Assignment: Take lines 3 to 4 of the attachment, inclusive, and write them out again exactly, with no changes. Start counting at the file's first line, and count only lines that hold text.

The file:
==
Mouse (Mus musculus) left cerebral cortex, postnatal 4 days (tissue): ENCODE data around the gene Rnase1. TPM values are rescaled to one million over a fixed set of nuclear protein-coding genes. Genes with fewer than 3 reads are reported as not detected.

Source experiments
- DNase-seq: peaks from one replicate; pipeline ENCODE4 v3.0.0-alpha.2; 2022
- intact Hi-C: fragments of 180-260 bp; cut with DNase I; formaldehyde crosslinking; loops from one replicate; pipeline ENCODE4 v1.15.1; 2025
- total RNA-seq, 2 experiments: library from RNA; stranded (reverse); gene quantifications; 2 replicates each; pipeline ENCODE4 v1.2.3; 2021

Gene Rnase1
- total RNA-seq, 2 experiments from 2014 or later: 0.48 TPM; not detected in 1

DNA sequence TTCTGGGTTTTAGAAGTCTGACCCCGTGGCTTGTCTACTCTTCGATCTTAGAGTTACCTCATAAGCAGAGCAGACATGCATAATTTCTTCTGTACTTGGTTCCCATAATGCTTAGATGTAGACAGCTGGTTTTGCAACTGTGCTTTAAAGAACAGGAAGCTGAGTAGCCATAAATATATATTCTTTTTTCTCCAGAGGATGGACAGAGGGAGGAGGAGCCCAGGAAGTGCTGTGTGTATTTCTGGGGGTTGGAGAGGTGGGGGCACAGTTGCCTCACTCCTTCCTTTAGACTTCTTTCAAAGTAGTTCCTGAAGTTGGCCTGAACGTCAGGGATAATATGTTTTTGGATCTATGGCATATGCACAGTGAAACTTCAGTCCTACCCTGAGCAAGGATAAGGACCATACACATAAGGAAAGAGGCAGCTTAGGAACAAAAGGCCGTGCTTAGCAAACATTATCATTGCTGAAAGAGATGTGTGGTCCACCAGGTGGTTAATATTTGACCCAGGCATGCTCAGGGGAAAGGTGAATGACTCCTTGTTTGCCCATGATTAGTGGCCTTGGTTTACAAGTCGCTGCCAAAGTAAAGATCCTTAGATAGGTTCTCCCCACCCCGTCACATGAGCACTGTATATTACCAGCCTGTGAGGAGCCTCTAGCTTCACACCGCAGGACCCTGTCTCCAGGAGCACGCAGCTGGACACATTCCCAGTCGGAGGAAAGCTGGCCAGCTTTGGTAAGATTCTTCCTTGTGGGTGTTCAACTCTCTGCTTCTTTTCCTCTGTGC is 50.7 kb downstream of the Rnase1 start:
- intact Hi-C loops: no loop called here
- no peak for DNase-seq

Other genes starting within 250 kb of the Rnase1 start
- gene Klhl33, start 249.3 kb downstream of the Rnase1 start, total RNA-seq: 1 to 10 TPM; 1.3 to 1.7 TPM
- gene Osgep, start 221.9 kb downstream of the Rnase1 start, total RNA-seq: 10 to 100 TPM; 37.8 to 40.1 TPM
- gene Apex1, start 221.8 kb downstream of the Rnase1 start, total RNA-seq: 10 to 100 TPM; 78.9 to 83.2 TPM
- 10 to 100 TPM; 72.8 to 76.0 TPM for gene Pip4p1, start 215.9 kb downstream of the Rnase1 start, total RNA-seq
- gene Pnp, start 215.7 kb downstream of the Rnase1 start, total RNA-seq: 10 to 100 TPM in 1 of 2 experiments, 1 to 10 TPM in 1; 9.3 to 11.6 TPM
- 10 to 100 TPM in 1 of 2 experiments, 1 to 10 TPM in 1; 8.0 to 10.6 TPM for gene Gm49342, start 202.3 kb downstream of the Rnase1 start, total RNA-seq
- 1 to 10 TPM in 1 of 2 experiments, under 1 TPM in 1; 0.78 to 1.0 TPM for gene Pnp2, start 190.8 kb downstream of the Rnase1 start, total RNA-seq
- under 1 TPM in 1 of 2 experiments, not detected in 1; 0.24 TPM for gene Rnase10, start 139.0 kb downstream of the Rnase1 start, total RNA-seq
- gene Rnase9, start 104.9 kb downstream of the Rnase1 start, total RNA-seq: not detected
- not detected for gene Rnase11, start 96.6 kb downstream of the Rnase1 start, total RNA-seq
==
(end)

- DNase-seq: peaks from one replicate; pipeline ENCODE4 v3.0.0-alpha.2; 2022
- intact Hi-C: fragments of 180-260 bp; cut with DNase I; formaldehyde crosslinking; loops from one replicate; pipeline ENCODE4 v1.15.1; 2025